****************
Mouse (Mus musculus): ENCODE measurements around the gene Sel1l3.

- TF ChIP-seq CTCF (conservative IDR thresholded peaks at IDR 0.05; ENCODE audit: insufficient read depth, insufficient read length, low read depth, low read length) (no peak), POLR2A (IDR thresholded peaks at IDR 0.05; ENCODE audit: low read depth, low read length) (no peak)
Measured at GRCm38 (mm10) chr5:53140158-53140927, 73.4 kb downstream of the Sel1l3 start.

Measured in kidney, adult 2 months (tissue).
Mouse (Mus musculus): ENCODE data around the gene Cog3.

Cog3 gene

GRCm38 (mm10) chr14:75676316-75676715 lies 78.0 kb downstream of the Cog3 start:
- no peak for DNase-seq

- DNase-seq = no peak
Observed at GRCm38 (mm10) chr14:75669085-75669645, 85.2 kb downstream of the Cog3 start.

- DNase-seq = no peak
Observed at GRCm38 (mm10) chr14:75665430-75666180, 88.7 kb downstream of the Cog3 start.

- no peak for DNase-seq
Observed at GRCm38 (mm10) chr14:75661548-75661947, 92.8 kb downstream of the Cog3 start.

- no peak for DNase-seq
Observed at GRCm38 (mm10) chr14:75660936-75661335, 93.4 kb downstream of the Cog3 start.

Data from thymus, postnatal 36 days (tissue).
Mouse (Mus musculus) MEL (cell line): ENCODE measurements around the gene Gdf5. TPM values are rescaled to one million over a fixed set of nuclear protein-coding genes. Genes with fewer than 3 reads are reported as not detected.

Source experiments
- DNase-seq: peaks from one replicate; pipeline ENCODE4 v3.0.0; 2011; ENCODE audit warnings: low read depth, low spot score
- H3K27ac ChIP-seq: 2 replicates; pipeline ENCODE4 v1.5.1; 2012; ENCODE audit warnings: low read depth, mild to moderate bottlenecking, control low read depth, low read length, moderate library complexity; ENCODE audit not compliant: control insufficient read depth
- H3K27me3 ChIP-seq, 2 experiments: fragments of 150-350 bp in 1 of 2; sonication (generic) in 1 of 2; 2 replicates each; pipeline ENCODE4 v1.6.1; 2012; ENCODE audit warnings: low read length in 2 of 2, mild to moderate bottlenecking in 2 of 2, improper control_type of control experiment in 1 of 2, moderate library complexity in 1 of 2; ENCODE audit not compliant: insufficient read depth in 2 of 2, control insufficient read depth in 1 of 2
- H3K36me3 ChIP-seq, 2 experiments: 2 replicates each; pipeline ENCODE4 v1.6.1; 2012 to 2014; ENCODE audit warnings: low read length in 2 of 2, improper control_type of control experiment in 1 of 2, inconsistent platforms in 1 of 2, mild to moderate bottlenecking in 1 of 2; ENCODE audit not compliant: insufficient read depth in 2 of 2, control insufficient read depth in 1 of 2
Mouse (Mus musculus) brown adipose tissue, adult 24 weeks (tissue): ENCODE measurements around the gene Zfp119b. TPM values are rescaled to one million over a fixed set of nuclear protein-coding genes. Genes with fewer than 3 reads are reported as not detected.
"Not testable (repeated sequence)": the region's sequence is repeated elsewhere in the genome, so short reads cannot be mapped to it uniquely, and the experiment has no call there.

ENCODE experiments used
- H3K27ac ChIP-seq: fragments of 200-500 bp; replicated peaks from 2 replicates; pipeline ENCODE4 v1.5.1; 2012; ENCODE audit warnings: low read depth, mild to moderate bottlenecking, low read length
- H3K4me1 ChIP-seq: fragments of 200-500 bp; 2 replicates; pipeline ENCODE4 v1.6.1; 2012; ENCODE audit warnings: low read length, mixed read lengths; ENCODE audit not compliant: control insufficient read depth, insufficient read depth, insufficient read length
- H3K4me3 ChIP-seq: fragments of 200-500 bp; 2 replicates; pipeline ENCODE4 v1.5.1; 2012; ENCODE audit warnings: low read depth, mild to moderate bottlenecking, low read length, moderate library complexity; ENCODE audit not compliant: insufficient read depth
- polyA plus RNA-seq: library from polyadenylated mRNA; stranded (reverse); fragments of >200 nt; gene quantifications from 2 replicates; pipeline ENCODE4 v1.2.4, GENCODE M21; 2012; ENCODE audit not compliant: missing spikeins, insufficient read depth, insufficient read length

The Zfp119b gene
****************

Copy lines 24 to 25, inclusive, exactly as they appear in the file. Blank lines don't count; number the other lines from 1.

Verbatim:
Mouse (Mus musculus) brown adipose tissue, adult 24 weeks (tissue): ENCODE measurements around the gene Zfp119b. TPM values are rescaled to one million over a fixed set of nuclear protein-coding genes. Genes with fewer than 3 reads are reported as not detected.
"Not testable (repeated sequence)": the region's sequence is repeated elsewhere in the genome, so short reads cannot be mapped to it uniquely, and the experiment has no call there.